When this quote popped up in my Facebook feed this morning, I couldn’t help but sigh. Don’t get me wrong—I have great respect for the prize winning author Chinua Achebe, but what irks me about this quote is it fuels the misapprehension that writing is so easy-peasy, anyone can do it.
On one level that’s true, of course. We start writing stories in school and some of us continue for the rest of our lives. If the stories you write as an adult are simply for your own pleasure then fine, but if you want them to be read more widely, you probably aspire to being published, and that’s where it gets difficult. The fact is, writing well enough for a publisher to buy your work is hard—really hard—but because telling stories is something we’ve all done as children, we think there’s nothing to it.
Let me give you an example. A while ago I was contacted by an American painter and sculptor whom I had met at a gallery exhibition of his work. He is very talented but like many artists, his road to success has been long and arduous. Now in his late sixties, he has written an autobiography and wanted me to read it and offer feedback prior to self-publishing. The task was onerous, not least because the manuscript was over 100,000 words, but also because the structure was poor and the prose unengaging. At its heart was a good story—the artist’s own story, to quote Achebe—but it wasn’t well told. And why should it be? He’s an artist, not a writer. My advice was to employ the services of a professional editor (I even recommended a few)—advice he chose to ignore.
This is the crux of the problem. As a writer, I would never presume I could paint or sculpt without learning the tenets of that particular craft. And yet, as a painter and sculptor, he felt confident he could write a lengthy autobiography using his existing and rudimentary skills. He simply didn’t believe he needed any professional input at all, because everyone can write, can’t they.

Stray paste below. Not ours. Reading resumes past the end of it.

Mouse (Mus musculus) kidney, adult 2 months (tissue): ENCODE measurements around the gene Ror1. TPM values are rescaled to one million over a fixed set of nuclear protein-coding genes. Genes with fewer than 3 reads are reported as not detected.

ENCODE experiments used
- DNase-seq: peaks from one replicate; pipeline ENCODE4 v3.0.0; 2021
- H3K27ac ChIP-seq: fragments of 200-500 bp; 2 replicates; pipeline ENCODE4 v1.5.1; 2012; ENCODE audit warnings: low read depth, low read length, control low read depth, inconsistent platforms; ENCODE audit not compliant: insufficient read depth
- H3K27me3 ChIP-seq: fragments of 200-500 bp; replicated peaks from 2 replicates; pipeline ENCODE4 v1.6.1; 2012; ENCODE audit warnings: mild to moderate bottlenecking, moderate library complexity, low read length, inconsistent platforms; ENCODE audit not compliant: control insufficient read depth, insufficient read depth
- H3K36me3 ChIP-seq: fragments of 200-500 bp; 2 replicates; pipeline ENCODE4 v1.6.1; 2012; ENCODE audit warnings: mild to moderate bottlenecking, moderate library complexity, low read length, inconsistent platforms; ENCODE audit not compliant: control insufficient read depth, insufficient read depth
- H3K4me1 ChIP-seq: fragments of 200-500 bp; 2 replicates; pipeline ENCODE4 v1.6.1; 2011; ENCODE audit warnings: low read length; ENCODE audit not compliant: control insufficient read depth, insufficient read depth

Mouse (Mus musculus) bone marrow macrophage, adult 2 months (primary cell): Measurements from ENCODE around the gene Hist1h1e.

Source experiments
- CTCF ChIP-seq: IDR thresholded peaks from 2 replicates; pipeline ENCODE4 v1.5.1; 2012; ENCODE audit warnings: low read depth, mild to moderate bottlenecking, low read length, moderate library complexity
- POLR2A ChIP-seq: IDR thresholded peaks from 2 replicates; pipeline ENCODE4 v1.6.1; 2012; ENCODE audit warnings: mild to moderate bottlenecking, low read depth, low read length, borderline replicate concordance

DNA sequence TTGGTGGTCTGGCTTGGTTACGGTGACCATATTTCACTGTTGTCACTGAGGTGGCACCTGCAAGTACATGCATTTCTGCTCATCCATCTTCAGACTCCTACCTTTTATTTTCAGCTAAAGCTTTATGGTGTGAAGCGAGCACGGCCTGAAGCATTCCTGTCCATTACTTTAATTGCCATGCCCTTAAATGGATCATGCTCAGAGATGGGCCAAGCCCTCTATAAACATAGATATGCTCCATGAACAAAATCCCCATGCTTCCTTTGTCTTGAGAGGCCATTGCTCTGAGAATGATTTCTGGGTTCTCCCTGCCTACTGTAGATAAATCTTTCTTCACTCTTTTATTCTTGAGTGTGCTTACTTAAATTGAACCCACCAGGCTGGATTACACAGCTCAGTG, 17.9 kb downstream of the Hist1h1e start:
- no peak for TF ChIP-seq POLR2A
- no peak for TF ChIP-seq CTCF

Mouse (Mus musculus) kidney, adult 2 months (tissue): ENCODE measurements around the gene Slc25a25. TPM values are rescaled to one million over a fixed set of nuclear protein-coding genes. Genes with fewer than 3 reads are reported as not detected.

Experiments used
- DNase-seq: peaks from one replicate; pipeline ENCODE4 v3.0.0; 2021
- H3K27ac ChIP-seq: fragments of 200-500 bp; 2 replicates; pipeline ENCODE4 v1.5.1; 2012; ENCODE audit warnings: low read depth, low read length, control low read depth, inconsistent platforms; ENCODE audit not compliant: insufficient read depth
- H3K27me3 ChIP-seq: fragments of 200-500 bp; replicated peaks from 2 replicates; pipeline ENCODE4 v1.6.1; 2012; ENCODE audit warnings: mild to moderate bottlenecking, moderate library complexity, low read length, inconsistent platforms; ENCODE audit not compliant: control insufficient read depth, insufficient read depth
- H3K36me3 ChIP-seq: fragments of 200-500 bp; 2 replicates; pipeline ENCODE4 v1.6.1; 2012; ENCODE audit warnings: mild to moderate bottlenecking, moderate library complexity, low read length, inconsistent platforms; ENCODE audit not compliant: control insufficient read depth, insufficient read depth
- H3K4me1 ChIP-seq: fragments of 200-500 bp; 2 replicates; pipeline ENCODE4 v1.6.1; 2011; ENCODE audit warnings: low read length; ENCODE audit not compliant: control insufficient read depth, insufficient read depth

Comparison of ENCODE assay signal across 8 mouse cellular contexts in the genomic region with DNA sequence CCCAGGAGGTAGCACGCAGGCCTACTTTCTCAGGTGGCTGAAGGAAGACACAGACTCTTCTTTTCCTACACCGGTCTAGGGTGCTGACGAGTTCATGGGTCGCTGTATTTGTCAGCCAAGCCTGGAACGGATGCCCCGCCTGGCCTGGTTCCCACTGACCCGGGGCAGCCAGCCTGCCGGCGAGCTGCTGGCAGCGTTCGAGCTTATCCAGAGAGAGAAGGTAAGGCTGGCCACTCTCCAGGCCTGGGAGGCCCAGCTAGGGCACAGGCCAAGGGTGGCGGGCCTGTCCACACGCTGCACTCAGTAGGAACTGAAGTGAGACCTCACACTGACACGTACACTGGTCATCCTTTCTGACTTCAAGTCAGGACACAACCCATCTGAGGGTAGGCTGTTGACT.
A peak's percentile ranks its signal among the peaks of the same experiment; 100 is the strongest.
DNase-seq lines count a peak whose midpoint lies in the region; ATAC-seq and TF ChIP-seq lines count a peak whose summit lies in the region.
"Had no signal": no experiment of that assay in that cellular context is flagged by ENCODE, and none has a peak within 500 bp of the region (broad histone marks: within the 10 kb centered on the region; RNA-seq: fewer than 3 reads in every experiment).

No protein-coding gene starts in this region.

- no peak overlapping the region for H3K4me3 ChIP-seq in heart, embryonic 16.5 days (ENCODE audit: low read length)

It’s a shame, because buried under all the tedious recollections and irrelevant meanderings, was a fascinating account of his forty-year journey through the art world. With some serious editing this could have been a good read—at the very least, a cautionary tale for younger artists—and I was disappointed that the author was too sure of his own ability to accept that his writing could be improved upon in any way.
As a novelist, I know my writing can be improved upon. I have just finished the first draft of my third book and believe me when I say that good editing is what will elevate it from a rough but promising manuscript, to a well polished piece of work. Once a book arrives on the publisher’s desk, it will go through several rounds of editing. First are the structural edits (overview things such as structure, plot and characterisation) then the line edits (literally, line by line comments about what needs to be changed) before finally, the all important proofreading (to check for typos and repetition). Self-published authors can pay for these services and if they choose not to, the end product risks looking somewhat amateurish. I don’t say this to be disrespectful, but to emphasize the importance of good, collaborative editing.
So, whereas I can see the charm of Achebe’s quote, and realise I have taken it at face value rather than mining its deeper meaning, it does still irk me a little. As someone who writes stories for a living, it’s really not that simple to write your own story. Give it a try if you don’t believe me.